The other interesting piece of information in the Demos study is the enormous increase in part-time faculty. As Figure 2 shows, the number of employees per thousand students changed little between 1991 and 2011. But the composition of universities’ staff has changed dramatically. At both types of institutions, the relative number of full-time faculty has remained approximately constant and the number of executives and administrators has actually slightly decreased relative to the size of the student body. However, both types of institutions are employing substantially more part-time faculty (as well as professional staff—admissions and human resources staff, IT workers, athletic staff, and health workers). At the same time, the relative number of non-professional staff—workers providing clerical, technical, skilled craft, or maintenance services—shrank dramatically.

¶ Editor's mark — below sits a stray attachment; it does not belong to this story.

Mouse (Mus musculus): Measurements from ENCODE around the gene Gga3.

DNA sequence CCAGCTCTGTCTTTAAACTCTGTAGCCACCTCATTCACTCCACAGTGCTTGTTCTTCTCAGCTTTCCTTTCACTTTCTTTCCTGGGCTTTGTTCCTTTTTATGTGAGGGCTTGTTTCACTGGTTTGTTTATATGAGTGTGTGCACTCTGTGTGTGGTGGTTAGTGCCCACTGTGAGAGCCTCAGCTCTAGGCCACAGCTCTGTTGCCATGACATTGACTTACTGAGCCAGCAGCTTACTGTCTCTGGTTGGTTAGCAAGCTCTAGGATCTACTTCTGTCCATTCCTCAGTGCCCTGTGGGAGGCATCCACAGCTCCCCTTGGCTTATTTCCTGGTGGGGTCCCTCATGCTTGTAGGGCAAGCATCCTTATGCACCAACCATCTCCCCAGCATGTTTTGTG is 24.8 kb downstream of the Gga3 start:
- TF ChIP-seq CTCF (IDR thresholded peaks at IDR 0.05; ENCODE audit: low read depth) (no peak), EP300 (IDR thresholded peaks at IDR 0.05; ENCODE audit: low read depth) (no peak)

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According to Tyler Kingkade, students now pay more of the cost of attending public universities than do state governments. So much for the public in public universities!

The milestone was actually reached in 2012. And there are still other public monies (from local and, especially, the federal government) that are being used to fund public higher education.


But the state portion has declined since 2003 from 32 to 23 percent, while tuition revenues have increased from 17 to 26 percent.

No wonder students and their families are going deeper and deeper into debt.